Digital footprint parent guide
Image: FotoEmotions, public domain
Be Strong Online Parent Info sheet: Digital Footprint
What is a Digital Footprint?
Every time you do anything online, whether it’s visiting a website, making an online purchase, having a conversation on an online game, using a search engine or posting on social media, it leaves a digital trail or ‘footprint’. The internet is a public place, meaning that the things your child does online can be seen by anyone and can be difficult to get rid of altogether.
A lot of young people see the online world as a natural extension of their offline world, meaning they might not be as cautious as they should be when it comes to expressing themselves and posting things online. This can have implications for their privacy but also on their reputation in real life. Remind your child that anything you do online can be shared, copied or saved by others – once it’s out there, you can’t take it back.
Should I be concerned?
Research from Microsoft found that almost half of recruiters across Europe look for information about potential candidates on social networking sites. So you do need to make sure that they understand the long-term impact their digital footprint could have.
It is possible for your child to use their digital footprint to their advantage and cultivate an online presence which will be an asset to them in the future. They can share information about clubs, volunteering or extra-curricular activities they’re involved in, for example, which future school or college admissions tutors, or future employers would be interested in.
What can I do to help my child?
You can take action to help your child protect their privacy and minimise the risk of embarrassment or harm to their reputation:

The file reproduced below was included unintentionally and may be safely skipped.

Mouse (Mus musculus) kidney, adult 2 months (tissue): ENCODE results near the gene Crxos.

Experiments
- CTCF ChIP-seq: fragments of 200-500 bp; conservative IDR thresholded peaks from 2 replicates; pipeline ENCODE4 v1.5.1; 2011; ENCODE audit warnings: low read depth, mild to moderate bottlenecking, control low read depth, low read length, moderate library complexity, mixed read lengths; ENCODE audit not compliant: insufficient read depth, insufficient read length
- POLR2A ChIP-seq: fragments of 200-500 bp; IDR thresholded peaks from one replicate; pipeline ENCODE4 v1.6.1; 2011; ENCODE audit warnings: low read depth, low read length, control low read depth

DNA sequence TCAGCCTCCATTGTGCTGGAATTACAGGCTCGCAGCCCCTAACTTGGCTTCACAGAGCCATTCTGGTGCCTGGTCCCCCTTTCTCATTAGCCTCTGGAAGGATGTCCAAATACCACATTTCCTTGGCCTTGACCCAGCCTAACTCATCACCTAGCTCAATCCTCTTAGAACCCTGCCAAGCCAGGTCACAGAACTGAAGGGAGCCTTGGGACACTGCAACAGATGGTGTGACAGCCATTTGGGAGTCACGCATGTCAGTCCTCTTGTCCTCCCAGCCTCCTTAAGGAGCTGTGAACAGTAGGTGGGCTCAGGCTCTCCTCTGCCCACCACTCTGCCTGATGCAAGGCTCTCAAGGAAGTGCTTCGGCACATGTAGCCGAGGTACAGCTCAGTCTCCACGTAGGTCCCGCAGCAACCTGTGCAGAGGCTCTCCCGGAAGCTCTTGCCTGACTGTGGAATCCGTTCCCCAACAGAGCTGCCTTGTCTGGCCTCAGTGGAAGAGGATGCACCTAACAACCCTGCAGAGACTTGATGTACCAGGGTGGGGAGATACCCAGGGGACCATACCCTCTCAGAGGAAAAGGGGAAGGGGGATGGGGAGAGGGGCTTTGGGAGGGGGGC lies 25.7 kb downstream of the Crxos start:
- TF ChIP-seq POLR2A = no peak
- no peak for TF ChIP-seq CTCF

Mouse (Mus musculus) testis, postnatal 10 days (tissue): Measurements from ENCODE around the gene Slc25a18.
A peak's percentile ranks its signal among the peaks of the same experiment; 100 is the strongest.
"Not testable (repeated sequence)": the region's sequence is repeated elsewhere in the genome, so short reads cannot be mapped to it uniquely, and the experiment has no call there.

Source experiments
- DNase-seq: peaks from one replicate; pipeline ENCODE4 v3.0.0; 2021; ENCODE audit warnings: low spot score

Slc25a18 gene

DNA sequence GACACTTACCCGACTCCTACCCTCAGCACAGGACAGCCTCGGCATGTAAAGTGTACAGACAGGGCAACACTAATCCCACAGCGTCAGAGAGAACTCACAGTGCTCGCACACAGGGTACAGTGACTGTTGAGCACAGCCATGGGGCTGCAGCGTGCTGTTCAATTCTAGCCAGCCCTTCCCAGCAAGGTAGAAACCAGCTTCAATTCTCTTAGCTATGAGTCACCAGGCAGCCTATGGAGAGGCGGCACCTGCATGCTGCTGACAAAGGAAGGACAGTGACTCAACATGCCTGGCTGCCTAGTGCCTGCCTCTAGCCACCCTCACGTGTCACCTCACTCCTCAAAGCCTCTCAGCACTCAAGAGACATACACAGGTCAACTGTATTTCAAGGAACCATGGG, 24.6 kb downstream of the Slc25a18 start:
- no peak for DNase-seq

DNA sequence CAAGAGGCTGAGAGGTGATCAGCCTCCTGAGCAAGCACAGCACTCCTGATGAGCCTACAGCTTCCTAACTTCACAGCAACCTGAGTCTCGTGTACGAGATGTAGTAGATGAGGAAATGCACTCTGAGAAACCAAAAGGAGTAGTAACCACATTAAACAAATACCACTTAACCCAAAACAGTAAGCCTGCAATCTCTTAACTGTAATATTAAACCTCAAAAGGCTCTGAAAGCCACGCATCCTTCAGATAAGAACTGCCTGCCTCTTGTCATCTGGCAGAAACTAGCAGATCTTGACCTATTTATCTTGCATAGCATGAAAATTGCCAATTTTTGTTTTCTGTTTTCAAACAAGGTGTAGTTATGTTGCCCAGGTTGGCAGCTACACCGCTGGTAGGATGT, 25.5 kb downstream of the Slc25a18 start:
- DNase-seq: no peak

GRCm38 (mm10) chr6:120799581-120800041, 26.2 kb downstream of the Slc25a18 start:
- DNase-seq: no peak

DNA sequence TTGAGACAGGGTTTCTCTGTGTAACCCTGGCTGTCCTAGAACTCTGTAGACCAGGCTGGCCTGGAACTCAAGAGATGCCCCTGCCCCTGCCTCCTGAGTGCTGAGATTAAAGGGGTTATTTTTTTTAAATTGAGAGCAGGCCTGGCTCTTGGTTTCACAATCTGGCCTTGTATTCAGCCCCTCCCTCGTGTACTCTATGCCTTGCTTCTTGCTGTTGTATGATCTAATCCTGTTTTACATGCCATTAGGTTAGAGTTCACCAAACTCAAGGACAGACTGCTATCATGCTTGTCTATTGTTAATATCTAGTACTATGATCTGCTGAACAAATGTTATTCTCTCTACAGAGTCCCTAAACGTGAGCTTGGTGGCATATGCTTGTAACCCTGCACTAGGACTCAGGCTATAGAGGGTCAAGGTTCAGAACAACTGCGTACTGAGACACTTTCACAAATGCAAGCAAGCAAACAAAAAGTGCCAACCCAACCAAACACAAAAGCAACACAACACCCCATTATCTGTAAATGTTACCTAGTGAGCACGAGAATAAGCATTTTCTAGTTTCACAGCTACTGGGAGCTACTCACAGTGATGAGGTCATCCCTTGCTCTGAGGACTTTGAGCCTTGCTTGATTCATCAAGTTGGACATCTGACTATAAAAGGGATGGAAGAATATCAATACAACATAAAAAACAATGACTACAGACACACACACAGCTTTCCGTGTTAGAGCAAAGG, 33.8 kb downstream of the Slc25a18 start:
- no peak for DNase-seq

Encourage them to check the privacy settings on their social media and blogs so that they’re only sharing information with their friends
Remind them that the internet is a public place and that anyone could see what they post. They probably know that already but teenagers can forget in the heat of the moment. They should use the ‘billboard rule’ – if they wouldn’t want that photo, comment or post put up on a billboard for everyone to see, they shouldn’t post it
Make putting their name into Google to check their digital footprint a regular part of your routine. It’s worth doing it together so that they get into the habit of checking their profile as well
Talk to them about the consequences of sharing intimate or naked images online or via their mobile or device (called “sexting”) – you can find out more information about this on the Digital Parenting website
It’s a good idea to tell them that you want to check their social media profile and ask if you can do it together
The pages below offer lots of useful advice about digital footprint, privacy and more: